After a brutal winter, many of us in the Northeast are glad to finally begin our annual spring-cleaning, but we’ve noticed we aren’t the only ones looking for a fresh start. With confidence in the economy growing, there has been an uptick in established brands taking a fresh look at their brand strategy, an area they may have neglected during the recent tough economic times.For most, a brand refresh means creating a stronger platform for growth. To see evidence of this, one need look no further than recent TV commercials. Domino’s eliminated “Pizza” from their name, allowing for new items beyond their foundational menu offering. Meanwhile Buick promotes their redesigned cars through commercials with actors stating in disbelief, “That’s not a Buick.” Even Southwest has jumped on the bandwagon, highlighting that customers not only receive low fares and free checked bags, but some TLC when flying on one of their planes: “Without a heart, it’s just a machine.”
Some common triggers that appear to spur brands down a new path:
- The product and service offerings have fundamentally changed. That is not to say the brand has transformed at its most basic level, but needs to be updated to better reflect what the company is currently offering.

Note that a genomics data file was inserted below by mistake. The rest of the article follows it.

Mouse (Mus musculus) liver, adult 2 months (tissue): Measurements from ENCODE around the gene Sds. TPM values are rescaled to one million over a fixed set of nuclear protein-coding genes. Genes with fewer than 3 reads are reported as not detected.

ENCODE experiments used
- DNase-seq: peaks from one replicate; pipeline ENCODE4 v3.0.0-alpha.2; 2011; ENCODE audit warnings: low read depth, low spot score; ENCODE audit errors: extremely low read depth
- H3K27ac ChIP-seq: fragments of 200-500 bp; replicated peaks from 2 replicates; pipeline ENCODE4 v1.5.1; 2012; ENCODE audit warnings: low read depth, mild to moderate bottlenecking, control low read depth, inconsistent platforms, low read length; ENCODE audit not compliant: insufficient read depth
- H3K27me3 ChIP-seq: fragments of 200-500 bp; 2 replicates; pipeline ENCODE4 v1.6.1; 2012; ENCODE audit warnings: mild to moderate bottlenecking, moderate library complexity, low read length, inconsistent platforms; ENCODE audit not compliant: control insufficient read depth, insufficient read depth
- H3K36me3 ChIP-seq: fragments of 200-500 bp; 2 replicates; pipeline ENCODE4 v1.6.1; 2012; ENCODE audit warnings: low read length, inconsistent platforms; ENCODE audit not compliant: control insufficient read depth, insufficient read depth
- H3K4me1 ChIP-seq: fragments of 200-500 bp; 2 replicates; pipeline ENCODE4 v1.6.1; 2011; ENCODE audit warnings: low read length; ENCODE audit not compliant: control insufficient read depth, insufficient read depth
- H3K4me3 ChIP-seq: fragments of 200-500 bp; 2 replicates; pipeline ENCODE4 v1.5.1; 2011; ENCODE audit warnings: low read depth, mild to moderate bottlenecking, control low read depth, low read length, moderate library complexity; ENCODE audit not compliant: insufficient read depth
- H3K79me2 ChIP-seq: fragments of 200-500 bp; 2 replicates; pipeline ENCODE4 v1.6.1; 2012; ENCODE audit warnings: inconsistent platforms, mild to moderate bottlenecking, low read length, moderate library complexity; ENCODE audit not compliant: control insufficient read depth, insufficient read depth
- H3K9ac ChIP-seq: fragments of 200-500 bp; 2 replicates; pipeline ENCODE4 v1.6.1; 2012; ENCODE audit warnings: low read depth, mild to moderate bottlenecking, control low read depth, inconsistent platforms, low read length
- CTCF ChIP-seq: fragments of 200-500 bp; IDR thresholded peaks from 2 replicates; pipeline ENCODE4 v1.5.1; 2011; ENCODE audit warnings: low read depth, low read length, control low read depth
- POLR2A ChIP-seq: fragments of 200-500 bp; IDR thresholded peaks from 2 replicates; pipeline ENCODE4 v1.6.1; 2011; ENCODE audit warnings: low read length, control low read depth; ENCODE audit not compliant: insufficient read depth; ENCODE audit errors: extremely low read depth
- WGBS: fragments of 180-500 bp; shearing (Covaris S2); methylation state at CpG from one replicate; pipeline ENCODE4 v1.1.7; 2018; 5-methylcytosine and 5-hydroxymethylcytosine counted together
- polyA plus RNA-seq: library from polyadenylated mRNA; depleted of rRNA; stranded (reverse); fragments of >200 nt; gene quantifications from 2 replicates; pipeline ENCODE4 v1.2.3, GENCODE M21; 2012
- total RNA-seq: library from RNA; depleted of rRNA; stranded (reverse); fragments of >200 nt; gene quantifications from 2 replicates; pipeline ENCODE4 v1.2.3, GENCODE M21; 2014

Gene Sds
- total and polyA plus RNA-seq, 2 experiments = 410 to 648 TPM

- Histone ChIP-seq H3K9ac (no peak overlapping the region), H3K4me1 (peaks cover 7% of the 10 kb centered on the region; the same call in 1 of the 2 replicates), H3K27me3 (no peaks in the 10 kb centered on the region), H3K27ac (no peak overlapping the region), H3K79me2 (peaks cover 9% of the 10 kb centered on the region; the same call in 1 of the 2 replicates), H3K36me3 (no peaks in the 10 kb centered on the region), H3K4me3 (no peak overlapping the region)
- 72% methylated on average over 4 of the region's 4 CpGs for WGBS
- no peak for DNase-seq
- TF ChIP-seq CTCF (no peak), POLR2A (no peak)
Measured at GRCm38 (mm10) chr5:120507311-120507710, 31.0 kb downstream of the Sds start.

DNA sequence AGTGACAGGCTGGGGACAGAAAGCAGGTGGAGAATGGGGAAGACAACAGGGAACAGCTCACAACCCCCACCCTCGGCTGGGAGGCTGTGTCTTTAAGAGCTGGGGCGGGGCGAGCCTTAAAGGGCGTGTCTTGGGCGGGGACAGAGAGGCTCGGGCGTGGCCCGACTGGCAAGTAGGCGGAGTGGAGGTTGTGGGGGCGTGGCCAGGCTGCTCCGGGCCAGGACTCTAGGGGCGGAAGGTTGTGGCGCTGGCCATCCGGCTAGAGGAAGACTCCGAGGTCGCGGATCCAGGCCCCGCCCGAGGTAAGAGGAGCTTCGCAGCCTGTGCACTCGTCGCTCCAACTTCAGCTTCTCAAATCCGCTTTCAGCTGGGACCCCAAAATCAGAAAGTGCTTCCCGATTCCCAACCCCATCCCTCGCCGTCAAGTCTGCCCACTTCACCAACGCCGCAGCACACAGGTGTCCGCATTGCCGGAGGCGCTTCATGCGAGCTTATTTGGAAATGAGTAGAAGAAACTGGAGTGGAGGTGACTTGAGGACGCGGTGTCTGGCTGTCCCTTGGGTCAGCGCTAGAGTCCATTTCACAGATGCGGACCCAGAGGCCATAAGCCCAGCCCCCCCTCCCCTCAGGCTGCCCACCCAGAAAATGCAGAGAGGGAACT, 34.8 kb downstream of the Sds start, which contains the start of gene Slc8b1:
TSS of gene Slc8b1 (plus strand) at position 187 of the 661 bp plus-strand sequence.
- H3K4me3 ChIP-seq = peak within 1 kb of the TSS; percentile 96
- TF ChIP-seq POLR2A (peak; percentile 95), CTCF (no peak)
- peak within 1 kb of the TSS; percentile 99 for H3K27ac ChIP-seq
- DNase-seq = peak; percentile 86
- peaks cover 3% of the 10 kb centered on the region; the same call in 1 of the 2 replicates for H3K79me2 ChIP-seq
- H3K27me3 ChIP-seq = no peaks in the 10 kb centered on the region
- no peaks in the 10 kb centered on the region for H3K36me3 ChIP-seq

- The target audience has shifted. The brand may no longer be reaching its intended audience due to that audience aging, narrowing, broadening, or otherwise changing. Legacy brands may need to create a fresh image to become more relevant to younger audiences.
- The company is outgrowing its old brand. Recent company growth from geographic expansion, mergers and acquisitions, or internal structural changes may necessitate a shift in the brand or a split into sub-brands in order for it to stay true.
So with spring in the air and a little more life in the economy, now might be a good time to re-examine your core brands. A thorough market-based review may confirm your brand positioning remains strong and remind you of the core tenets that keep the brand motivating, distinctive, and believable. Or it could reveal opportunities for renewal and reinvention.
Lindsay Maroney is a consultant at South Street Strategy Group where they combine strategy and marketing science to uncover insights that help clients grow their business and strengthen their brands.